By plane. There is a small airport in the town of Co Ong on the archipelago, although it is not an international airport. Flights arrive here from Ho Chi Minh City, Hanoi, Can Tho, and other major cities in Vietnam, with the most frequent flights (up to 3 times a day) coming from Ho Chi Minh City. 

The approximate cost of the flight is $35. From the airport, you can take a taxi to your hotel, which will cost about $3.

By ferry. From Ho Chi Minh City, there are 8 ferries a day to the nearest coastal town that serves as a departure point for Con Dao. After about an hour, the ferry arrives at the port of Vung Tau. The ferry to the islands departs from the city of Vung Tau at around 5:00 pm daily and takes about 12 hours. It operates three times a week. 

However, this mode of transportation is not well-developed and is highly dependent on weather conditions, so if you choose this method of travel, be sure to confirm the departure time.

It’s worth noting that there is no public transportation system on the archipelago, so you’ll have to rent a motorcycle, bike, or bicycle to get around the island. Taxis are also available. 

There is not much transportation between the islands, so travel is only possible on special tourist boats.


Today, the local government has set tough goals to catch up with and surpass Phuket in terms of the number of tourists. That’s why everything is being done here to attract tourists and holidaymakers.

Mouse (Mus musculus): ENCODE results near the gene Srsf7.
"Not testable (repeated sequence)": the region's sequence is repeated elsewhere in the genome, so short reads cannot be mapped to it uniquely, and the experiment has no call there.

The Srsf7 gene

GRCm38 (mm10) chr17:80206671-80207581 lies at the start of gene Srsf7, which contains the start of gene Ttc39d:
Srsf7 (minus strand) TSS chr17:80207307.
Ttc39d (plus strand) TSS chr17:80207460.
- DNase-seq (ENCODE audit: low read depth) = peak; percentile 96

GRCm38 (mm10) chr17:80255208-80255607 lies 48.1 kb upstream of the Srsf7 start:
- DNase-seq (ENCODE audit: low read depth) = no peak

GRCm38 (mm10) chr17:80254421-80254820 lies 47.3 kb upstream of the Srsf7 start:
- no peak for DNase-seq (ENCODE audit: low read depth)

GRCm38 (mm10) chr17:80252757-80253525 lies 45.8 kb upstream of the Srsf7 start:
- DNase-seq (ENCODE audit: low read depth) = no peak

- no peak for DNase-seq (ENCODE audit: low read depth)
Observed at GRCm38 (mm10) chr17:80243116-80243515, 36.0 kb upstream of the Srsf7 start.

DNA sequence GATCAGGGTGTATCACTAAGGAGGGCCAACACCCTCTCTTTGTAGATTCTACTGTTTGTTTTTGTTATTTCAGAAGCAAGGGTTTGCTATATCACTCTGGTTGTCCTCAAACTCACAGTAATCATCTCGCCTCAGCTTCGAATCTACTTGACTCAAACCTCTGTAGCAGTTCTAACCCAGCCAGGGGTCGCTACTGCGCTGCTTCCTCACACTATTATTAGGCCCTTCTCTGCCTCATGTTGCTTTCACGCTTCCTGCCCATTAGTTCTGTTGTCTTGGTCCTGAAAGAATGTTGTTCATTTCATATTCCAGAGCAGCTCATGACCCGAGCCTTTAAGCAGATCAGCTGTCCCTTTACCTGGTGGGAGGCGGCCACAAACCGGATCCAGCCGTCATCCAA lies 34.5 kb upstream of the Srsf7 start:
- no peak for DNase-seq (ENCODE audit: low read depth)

The archipelago’s beaches are numerous. Those near Con Son town are the most accessible, but they are not as clean as the more remote ones. 

To the east of the town, in the direction of the airport, there is Bai Dam Trau beach – the most popular sandy beach. Here, there are seagrass thickets, and there is a possibility (however, very low) of encountering a dugong (manatee). 

To the southwest of the town, on the shore of Ca Map Cape, there is a beautiful Nhat beach. This Bamboo Lagoon cost has sharp stones, but there are beautiful coral reefs a few hundred meters from the shore, as well as Con Dao’s iconic views.

The beaches of Bay Canh Island are exceptionally good.

Read More: 6 Most Gorgeous Beaches of Con Dao


The Con Dao Islands nature reserve is a sight to see in Vietnam. As a former French colony and later a place of exile for repressed Vietnamese, there are few man-made architectural monuments here. Most of them remind us of Con Dao’s horrifying past:

  • Phu Hai, a former prison now converted into a museum, is a testament to inhumane treatment. Exhibits depict the prisoners, frozen in the position they spent most of their incarceration. Inside, there is a temple built for local residents and inmates. 
  • Phu Son is a camp resembling a prison, but with many individual cells. This is where “tigers for cages” were located. The prisoners were inside, and the guards poked them with long sticks and threw various poisonous chemicals. 
  • Phu Bin or Camp No. 7 is another infamous prison consisting of 504 cells and 9630 chambers. 
  • Phu An or Camp No. 6 is much smaller than the others, but according to surviving testimonies, one of the most terrible. The prisoners of this small structure had it the worst. 
  • The Museum of the Revolution houses the Vietnamese archive and testimonies of chilling imperialist conquests and partisan resistance. Each photograph is supported by facts and documentary evidence. It is recommended to visit the museum before visiting prisons and Camps No. 6 and No. 7. This allows for a more detailed understanding of the conflict and who the prisoners were.